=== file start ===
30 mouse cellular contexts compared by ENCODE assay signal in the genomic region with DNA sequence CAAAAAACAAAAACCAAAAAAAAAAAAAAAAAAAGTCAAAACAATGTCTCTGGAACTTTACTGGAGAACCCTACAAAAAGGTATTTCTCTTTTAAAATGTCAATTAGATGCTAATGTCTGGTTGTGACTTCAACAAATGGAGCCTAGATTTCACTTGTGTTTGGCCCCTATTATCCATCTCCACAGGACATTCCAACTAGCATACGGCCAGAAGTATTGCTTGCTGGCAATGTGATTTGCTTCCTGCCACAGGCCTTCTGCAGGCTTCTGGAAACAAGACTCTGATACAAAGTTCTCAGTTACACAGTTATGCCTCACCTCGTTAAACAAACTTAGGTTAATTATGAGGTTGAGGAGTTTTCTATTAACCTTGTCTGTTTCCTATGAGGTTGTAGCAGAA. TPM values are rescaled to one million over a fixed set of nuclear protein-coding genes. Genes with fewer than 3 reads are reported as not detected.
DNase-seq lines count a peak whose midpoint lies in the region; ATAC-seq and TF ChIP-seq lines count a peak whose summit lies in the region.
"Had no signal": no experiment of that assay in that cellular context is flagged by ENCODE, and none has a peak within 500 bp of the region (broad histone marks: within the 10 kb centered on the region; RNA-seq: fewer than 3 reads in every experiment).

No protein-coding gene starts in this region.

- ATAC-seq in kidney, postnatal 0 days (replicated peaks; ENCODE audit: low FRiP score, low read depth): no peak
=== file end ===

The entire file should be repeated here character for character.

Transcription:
30 mouse cellular contexts compared by ENCODE assay signal in the genomic region with DNA sequence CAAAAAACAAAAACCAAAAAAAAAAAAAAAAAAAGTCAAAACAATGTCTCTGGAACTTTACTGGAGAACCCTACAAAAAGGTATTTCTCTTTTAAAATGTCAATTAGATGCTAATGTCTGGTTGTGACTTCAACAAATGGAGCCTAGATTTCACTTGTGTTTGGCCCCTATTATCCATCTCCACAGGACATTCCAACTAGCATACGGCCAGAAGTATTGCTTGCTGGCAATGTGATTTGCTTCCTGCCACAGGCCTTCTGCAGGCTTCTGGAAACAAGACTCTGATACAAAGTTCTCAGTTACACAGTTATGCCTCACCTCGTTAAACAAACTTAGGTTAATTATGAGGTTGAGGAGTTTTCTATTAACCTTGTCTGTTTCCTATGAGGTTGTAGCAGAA. TPM values are rescaled to one million over a fixed set of nuclear protein-coding genes. Genes with fewer than 3 reads are reported as not detected.
DNase-seq lines count a peak whose midpoint lies in the region; ATAC-seq and TF ChIP-seq lines count a peak whose summit lies in the region.
"Had no signal": no experiment of that assay in that cellular context is flagged by ENCODE, and none has a peak within 500 bp of the region (broad histone marks: within the 10 kb centered on the region; RNA-seq: fewer than 3 reads in every experiment).

No protein-coding gene starts in this region.

- ATAC-seq in kidney, postnatal 0 days (replicated peaks; ENCODE audit: low FRiP score, low read depth): no peak